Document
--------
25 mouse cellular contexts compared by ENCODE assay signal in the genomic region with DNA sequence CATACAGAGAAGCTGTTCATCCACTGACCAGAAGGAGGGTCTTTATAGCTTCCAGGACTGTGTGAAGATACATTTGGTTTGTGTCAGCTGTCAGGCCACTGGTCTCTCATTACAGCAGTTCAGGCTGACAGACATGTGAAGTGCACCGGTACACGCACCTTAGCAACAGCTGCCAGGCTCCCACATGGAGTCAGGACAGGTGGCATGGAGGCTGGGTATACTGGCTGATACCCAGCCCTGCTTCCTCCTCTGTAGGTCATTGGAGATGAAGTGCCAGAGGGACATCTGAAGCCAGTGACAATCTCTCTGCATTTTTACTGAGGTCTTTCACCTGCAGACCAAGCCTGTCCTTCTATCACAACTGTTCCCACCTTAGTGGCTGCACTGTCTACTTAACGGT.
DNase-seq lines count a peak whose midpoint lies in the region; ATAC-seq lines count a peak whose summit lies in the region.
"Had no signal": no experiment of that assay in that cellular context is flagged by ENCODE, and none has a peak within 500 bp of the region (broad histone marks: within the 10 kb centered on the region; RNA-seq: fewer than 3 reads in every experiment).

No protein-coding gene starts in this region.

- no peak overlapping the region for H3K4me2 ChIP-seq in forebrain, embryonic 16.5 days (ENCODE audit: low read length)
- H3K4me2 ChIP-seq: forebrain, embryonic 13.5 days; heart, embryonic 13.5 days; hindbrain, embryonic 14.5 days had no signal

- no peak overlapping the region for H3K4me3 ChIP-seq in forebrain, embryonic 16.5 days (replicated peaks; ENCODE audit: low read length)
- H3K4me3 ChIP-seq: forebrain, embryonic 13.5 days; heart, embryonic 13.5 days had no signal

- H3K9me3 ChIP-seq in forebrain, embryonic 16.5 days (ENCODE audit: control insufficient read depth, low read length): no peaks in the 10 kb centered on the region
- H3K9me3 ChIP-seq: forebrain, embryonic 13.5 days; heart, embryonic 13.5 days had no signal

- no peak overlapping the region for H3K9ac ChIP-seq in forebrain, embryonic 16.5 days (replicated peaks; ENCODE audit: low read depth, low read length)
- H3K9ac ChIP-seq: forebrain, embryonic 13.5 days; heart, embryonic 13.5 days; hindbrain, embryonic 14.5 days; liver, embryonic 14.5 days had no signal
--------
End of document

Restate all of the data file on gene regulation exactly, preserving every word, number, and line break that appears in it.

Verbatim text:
25 mouse cellular contexts compared by ENCODE assay signal in the genomic region with DNA sequence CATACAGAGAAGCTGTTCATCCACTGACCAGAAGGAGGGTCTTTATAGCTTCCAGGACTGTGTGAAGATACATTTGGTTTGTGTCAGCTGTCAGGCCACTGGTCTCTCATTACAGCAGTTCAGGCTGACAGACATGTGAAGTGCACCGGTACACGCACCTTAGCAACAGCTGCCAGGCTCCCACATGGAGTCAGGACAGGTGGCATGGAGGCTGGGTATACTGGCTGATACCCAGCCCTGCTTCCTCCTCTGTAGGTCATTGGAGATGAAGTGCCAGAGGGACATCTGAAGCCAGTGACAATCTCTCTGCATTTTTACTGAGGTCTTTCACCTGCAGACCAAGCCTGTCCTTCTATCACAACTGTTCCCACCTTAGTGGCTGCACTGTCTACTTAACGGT.
DNase-seq lines count a peak whose midpoint lies in the region; ATAC-seq lines count a peak whose summit lies in the region.
"Had no signal": no experiment of that assay in that cellular context is flagged by ENCODE, and none has a peak within 500 bp of the region (broad histone marks: within the 10 kb centered on the region; RNA-seq: fewer than 3 reads in every experiment).

No protein-coding gene starts in this region.

- no peak overlapping the region for H3K4me2 ChIP-seq in forebrain, embryonic 16.5 days (ENCODE audit: low read length)
- H3K4me2 ChIP-seq: forebrain, embryonic 13.5 days; heart, embryonic 13.5 days; hindbrain, embryonic 14.5 days had no signal

- no peak overlapping the region for H3K4me3 ChIP-seq in forebrain, embryonic 16.5 days (replicated peaks; ENCODE audit: low read length)
- H3K4me3 ChIP-seq: forebrain, embryonic 13.5 days; heart, embryonic 13.5 days had no signal

- H3K9me3 ChIP-seq in forebrain, embryonic 16.5 days (ENCODE audit: control insufficient read depth, low read length): no peaks in the 10 kb centered on the region
- H3K9me3 ChIP-seq: forebrain, embryonic 13.5 days; heart, embryonic 13.5 days had no signal

- no peak overlapping the region for H3K9ac ChIP-seq in forebrain, embryonic 16.5 days (replicated peaks; ENCODE audit: low read depth, low read length)
- H3K9ac ChIP-seq: forebrain, embryonic 13.5 days; heart, embryonic 13.5 days; hindbrain, embryonic 14.5 days; liver, embryonic 14.5 days had no signal